A personal finance columnist for the NZ Herald

Inside Money: KiwiSaver investment styles soon to be on show

The information at the very least will keep the providers honest. Photo / Thinkstock
The information at the very least will keep the providers honest. Photo / Thinkstock

Fund research house Morningstar is working on an analysis of KiwiSaver funds that will show some surprising differences in how the managers invest, according to the firm's NZ head Chris Douglas.

Douglas told me the research - limited so far to the six default providers plus Westpac and Fisher Funds - has already unveiled a few quirks in KiwiSaver scheme investment styles.

For example, he says ASB - the single largest scheme - gains exposure to the property sector only via global listed vehicles while fellow default Tower couldn't be more opposite, plonking its property bets in the unlisted New Zealand market.

Once complete, Douglas says the report should help members better distinguish between KiwiSaver providers on the basis of underlying investment strategies, rather than marketing profiles.

While my money is still on marketing, investors might appreciate a clearer explanation of how the various KiwiSaver funds operate - even amongst the default schemes that are legally required to follow similar asset allocation models.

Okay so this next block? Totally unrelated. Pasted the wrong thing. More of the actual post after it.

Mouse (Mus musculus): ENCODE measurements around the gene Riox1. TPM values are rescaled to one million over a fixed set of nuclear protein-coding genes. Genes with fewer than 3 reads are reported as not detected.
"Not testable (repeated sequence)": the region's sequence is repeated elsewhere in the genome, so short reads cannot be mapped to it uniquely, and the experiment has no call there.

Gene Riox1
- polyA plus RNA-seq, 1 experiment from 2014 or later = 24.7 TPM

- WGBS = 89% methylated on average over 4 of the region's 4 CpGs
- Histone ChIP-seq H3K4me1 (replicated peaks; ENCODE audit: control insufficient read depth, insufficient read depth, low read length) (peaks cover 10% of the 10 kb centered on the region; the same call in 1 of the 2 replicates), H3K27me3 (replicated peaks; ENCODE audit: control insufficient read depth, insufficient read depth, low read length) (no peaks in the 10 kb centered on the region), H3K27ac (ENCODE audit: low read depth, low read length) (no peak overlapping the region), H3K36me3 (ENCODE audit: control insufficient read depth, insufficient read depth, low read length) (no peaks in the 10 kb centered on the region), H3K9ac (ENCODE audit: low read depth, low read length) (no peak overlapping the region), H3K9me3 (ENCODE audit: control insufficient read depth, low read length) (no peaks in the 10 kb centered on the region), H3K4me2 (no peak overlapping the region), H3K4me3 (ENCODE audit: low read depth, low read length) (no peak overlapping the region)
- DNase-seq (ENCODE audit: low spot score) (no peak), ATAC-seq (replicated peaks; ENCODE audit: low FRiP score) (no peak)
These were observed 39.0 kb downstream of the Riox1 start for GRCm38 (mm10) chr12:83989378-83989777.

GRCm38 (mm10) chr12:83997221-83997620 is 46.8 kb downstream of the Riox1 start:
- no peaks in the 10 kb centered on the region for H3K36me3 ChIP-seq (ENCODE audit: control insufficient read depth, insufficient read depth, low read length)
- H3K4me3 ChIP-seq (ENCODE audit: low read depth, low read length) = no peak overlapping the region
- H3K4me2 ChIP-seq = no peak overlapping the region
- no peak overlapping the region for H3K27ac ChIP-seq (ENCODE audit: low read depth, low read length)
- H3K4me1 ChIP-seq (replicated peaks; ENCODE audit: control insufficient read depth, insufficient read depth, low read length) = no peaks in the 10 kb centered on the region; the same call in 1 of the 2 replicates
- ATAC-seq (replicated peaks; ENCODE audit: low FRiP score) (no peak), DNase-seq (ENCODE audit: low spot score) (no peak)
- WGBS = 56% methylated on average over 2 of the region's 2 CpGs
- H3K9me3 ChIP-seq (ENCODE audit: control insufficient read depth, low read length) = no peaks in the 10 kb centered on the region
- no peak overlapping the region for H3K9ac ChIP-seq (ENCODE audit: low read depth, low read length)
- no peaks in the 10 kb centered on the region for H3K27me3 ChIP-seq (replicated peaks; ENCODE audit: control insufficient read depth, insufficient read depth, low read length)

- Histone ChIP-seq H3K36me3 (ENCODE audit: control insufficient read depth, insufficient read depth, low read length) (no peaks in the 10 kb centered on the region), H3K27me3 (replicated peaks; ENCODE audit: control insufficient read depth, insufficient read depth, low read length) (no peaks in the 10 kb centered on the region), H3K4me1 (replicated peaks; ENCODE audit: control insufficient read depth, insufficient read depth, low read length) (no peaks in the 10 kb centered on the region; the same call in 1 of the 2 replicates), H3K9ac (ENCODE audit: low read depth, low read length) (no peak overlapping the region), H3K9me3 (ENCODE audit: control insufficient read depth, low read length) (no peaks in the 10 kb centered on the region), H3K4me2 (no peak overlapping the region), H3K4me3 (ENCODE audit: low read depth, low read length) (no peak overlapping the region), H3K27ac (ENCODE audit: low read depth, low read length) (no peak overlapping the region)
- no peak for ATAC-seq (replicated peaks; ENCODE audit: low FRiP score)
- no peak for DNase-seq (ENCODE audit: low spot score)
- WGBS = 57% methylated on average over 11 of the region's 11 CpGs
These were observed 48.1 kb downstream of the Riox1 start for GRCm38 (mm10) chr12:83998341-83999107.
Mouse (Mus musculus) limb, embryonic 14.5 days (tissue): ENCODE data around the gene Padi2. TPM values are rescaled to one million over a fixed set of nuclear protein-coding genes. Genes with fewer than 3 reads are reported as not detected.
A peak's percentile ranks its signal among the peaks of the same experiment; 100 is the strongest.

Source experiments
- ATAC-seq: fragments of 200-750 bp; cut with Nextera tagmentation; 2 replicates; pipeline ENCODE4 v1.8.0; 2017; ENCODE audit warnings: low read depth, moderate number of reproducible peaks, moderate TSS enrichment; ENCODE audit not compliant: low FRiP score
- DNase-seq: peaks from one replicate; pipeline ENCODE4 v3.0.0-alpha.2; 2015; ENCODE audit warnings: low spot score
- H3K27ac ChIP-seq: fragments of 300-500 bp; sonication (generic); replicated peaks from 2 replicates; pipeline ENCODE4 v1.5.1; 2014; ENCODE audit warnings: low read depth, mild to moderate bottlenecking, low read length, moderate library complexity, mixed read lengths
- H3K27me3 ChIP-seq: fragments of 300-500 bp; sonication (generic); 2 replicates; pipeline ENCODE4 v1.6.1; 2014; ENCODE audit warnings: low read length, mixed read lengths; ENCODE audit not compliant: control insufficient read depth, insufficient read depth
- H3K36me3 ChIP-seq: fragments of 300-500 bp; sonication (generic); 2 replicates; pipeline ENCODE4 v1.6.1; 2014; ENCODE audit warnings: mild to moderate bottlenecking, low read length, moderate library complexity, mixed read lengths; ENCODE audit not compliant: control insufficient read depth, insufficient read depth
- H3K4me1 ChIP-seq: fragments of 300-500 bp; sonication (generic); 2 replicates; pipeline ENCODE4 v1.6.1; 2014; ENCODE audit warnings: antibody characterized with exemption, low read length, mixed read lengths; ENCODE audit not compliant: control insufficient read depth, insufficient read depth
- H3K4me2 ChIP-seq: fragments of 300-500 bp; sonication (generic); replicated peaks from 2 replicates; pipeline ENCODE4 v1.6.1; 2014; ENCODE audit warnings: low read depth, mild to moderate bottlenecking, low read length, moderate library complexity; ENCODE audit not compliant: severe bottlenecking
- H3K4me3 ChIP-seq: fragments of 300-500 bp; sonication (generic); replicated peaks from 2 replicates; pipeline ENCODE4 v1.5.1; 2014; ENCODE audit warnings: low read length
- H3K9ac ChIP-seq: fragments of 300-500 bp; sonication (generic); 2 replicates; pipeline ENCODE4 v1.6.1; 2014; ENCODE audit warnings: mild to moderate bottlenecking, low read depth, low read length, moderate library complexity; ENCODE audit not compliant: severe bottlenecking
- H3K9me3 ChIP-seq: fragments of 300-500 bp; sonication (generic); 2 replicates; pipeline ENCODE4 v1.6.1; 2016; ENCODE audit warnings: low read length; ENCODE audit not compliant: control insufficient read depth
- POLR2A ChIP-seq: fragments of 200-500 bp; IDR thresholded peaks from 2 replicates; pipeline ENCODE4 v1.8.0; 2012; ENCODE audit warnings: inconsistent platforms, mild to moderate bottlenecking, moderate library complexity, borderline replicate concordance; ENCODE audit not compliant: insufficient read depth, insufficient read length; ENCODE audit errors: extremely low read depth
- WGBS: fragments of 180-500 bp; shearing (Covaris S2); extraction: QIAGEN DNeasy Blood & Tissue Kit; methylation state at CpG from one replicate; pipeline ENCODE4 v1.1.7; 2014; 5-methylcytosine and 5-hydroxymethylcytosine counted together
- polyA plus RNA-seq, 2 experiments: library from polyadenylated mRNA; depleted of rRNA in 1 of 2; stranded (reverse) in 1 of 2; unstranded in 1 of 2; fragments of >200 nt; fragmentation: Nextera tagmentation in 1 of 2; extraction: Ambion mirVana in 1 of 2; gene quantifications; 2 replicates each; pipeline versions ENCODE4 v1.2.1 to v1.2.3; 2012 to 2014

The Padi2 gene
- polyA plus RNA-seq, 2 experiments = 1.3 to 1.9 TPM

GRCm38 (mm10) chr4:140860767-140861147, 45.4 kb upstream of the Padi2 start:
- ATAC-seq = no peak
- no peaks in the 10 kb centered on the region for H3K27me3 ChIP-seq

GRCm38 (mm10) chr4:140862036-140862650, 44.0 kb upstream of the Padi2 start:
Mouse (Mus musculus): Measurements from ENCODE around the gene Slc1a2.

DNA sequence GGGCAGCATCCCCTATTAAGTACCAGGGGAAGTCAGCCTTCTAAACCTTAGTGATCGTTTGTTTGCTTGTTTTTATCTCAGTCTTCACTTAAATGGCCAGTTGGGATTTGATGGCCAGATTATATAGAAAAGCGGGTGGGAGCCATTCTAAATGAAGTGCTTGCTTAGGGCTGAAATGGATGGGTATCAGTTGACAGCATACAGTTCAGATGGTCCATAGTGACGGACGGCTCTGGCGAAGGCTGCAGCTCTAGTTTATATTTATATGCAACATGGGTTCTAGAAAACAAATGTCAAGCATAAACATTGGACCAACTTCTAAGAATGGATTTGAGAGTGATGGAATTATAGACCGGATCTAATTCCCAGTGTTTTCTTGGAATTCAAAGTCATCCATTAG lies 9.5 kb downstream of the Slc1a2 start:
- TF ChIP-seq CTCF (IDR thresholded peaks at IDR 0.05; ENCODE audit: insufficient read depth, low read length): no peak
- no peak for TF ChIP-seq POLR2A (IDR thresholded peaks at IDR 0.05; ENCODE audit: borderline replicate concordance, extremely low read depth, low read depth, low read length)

Douglas says distinctions such as that between the Tower and ASB property exposures can have important implications for expected performance of the funds.

But even if most KiwiSaver members probably won't be shifting providers based on sophisticated analysis of the underlying investments, the information is still useful - at the very least it keeps the providers honest.

It's the kind of information, too, that institutional investors - including KiwiSaver and other superannuation funds - use to make their investment calls.

For example, as I highlighted in a July blog Tower's decision to drastically alter its equities investment process was likely to have consequences.

In August, NZ Harbours, which runs a superannuation and KiwiSaver scheme - announced in a newsletter it was reviewing its approximately $25 million mandate with Tower.

NZ Harbours asked its investment consultant, Melville Jessup Weaver, to offer its opinion on the Tower turnaround.

"Initial reports from the consultant have been received and are under consideration," the NZ Harbours newsletter says. "The Trustees are likely to make changes and appoint a new management structure."

While individual KiwiSaver members don't generally receive reports from asset consultants to help them fire their investment managers, the imminent Morningstar research is a positive step in that direction.

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A personal finance columnist for the NZ Herald

David is a freelance journalist who has covered the financial services business on both sides of the Tasman for over 15 years. He is the editor of industry website Investment News. David has edited magazines and websites for the financial advice, investment and superannuation industries.

Read more by David Chaplin

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